Advancing Research
Changing Lives


Several large, national multi-site studies have had a specific focus on COPCs. They are briefly summarized below.

MAPP Research Network

The ‘Multidisciplinary Approach to the Study of Chronic Pelvic Pain’ (MAPP) Research Network is a large study sponsored by the National Institutes of Health taking place at seven universities across the U.S. The study’s goal is to the uncover new insights into the underlying disease mechanisms, natural history and risk factors associated with the development of interstitial cystitis and chronic prostatitis (collectively termed ‘urologic chroinc pelvic pain syndrome, UCPPS), including understanding the co-relationship between UCPPS and non-urologic pain syndromes. Those of primary interest include fibromyalgia, irritable bowel syndrome, chronic fatigue syndrome, vulvodynia and migraine headache. The study has recruited over 1,000 participants. Currently in its second five-year phase, MAPP II broadly focuses on understandig predictors of symptom progression and resolution, as well as mechanism-based subgroups that respond differently to treatment.

For more information on the MAPP, including a list of publications that have resulted from the study to date, please visit:     


Funded by the National Institutes of Health in 2006, the ‘Orofacial Pain, Prospective Evaluation and Risk Assessment’ (OPPERA) study was led by William Maixner, PhD, DDS, now director of the Center for Translational Pain Medicine at Duke University, and took place at four universities across the US. OPPERA I sought to identify risk factors, clinical characteristics and genetic mechanisms that influence the development of chronic orofacial pain associated with temporomandibular disorders (TMD). Investigators enrolled and monitored over 2,700 men and women, 260 of whom developed TMD in the three-year follow-up period. Since OPPERA’s first publication in 2011, 20 papers summarizing the study’s expansive findings collectively demonstrate that TMD is a complex disorder with a biopsychosocial model of illness, and that it is no longer appropriate to regard TMD solely as a localized orofacial pain condition. 

OPPERA II – the second five-year phase of the study funded in 2012 – aimed to understand the factors that predict the transition from acute to chronic TMD, as well as the development of chronic overlapping pain conditions, including headache, low back pain, irritable bowel syndrome and widespread body pain.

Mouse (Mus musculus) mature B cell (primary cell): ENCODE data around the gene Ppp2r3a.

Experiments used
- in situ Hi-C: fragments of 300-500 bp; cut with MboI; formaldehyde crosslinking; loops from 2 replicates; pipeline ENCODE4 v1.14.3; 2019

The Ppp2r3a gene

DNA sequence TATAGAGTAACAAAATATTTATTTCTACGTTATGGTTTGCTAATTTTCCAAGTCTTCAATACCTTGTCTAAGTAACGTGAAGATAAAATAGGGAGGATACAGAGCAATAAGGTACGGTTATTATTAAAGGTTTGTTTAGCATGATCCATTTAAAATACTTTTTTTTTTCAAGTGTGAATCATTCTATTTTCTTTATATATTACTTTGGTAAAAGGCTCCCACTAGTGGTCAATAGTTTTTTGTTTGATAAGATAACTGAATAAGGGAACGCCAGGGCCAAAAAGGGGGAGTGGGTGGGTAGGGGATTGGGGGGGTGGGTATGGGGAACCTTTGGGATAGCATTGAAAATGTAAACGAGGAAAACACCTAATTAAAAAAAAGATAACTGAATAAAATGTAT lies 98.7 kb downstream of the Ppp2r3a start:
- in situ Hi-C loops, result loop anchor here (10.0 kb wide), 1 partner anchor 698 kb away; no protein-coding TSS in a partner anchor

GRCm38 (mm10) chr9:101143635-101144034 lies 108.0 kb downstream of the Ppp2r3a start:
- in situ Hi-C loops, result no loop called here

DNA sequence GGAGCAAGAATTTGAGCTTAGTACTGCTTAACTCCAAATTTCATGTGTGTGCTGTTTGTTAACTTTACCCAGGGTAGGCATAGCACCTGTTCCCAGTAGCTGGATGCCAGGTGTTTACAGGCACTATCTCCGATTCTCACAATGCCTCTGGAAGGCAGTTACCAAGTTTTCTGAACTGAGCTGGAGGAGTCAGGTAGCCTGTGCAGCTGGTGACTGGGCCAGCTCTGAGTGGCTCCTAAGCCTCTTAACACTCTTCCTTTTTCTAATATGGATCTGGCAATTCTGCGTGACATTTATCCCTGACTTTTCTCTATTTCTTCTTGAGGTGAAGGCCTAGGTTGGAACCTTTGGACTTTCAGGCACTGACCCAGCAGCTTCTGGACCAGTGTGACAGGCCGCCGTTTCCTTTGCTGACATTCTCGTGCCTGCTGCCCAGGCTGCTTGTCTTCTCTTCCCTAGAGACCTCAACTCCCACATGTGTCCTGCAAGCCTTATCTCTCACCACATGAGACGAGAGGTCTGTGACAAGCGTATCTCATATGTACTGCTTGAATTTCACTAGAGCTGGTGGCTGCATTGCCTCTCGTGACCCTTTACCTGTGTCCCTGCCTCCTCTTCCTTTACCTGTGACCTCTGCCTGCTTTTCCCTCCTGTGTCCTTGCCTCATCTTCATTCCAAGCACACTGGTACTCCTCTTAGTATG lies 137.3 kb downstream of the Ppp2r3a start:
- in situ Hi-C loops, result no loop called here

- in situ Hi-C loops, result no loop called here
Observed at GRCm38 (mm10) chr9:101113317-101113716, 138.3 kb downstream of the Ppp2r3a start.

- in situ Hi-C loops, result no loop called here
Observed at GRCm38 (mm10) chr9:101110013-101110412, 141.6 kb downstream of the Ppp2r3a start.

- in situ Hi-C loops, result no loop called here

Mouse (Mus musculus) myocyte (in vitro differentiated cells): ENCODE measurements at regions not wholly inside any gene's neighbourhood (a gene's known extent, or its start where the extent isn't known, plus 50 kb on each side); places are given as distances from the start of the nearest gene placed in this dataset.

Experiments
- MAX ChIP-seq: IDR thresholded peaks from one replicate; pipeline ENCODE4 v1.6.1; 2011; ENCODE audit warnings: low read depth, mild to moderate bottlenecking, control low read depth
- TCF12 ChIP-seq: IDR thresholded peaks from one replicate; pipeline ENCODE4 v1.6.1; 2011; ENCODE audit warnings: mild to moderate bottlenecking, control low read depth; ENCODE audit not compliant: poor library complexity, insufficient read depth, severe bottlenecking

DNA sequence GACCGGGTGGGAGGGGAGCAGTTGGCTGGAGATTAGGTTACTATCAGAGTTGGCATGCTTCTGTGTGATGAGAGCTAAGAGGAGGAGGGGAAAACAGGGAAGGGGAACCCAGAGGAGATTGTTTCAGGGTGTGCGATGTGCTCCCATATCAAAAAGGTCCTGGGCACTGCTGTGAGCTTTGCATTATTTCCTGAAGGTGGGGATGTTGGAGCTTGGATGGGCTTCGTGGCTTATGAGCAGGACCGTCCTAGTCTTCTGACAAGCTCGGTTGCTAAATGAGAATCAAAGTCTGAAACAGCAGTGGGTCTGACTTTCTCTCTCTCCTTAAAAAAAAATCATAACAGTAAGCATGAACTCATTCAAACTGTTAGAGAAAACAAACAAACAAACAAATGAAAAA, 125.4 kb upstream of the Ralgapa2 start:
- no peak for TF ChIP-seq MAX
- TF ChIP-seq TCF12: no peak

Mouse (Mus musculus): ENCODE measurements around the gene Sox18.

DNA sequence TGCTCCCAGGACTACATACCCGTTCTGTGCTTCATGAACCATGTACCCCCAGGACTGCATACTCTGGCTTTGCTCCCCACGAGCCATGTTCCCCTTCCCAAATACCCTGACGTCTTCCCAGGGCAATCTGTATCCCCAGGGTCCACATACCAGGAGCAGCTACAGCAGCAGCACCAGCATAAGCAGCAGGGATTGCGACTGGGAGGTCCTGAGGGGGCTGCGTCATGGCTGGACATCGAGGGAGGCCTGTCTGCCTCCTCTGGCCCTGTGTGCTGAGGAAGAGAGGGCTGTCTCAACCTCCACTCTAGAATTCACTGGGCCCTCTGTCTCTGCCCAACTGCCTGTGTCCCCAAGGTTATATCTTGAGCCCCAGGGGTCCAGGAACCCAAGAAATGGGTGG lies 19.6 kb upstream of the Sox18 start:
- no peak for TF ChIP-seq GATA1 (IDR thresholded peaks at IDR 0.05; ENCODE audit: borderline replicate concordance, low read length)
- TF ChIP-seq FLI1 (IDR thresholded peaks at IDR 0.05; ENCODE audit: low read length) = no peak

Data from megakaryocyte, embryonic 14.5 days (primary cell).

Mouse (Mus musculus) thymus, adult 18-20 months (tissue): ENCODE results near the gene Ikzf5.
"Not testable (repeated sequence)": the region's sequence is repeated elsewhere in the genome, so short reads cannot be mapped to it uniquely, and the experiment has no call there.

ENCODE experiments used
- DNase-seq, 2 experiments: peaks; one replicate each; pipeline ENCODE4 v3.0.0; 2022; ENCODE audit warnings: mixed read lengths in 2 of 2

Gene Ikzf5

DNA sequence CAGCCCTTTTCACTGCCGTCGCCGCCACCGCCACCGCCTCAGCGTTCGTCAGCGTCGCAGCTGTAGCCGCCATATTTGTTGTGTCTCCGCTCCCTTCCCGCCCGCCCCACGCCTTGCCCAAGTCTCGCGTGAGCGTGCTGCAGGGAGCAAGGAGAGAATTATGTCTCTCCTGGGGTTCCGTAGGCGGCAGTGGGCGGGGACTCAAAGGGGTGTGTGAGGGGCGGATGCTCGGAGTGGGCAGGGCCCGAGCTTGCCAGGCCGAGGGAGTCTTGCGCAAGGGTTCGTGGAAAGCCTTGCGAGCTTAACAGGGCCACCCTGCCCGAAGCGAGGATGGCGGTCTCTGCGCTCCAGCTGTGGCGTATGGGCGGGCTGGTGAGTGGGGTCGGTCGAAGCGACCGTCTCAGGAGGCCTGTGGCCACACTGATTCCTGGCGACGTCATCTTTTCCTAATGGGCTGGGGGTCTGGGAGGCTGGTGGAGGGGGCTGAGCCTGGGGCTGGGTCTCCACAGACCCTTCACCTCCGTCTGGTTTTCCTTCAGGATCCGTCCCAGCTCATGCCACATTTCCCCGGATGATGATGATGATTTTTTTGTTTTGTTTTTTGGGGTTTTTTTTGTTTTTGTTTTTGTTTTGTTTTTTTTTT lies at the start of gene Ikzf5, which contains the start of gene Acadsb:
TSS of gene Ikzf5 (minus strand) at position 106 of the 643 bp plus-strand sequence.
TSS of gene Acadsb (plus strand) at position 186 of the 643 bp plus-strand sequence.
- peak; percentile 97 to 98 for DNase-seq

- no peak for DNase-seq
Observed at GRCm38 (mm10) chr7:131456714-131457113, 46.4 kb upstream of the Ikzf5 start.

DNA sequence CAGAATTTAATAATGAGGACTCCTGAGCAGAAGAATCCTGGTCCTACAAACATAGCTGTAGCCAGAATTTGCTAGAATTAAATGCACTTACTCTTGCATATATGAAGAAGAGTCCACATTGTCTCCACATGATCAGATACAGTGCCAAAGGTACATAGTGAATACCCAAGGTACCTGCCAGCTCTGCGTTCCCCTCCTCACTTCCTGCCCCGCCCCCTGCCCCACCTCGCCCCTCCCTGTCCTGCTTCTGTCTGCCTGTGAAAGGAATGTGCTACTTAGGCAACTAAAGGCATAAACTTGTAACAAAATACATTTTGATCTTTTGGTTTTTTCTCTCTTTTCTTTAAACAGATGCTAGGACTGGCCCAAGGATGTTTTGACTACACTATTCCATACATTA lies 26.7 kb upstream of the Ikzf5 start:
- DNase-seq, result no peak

To read a review summarizing many of the major findings of the OPPERA studies, please visit:

Complex Persistent Pain Conditions: Unique & Shared Pathways of Vulnerability

This large program project, also led by Dr. Maixner and the UNC Center for Neurosensory Disorders and funded in 2011 by the National Institutes of Health, expands on OPPERA I & II (summarized above) to specifically study four prevalent pain conditions that frequently co-occur with temporomandibular disorders, including vulvodynia, irritable bowel syndrome, episodic migraine and fibromyalgia. This project aims to identify risk factors, clusters and associated genetic variations that influence pain amplification and psychological distress in study participants that have two or more of these conditions.  

For additional information, please click here.

PAIN Repository

The Pain and Interoception Imaging Network (PAIN) Repository seeks to improve the understanding of the brain’s role in chronic pain states. In 2013, the National Institute of Drug Abuse and National Center for Complementary and Integrative Health provided a three-year grant to the UCLA Center for Neurobiology of Stress to pioneer the development of this first large repository of well characterized multimodal brain images from patients with various pain disorders, including those with chronic overlapping pain conditions. Currently, imaging data from those with fibromyalgia, chronic migraine headache, irritable bowel syndrome, vulvodynia and chronic low back pain are included. Fifteen participating sites in North America and Europe are participating in this groundbreaking project, which aims to collect and store standardized brain images of 1,000 well characterized patients, including standardized clinical, behavioral and genetic metadata. For more information, please visit: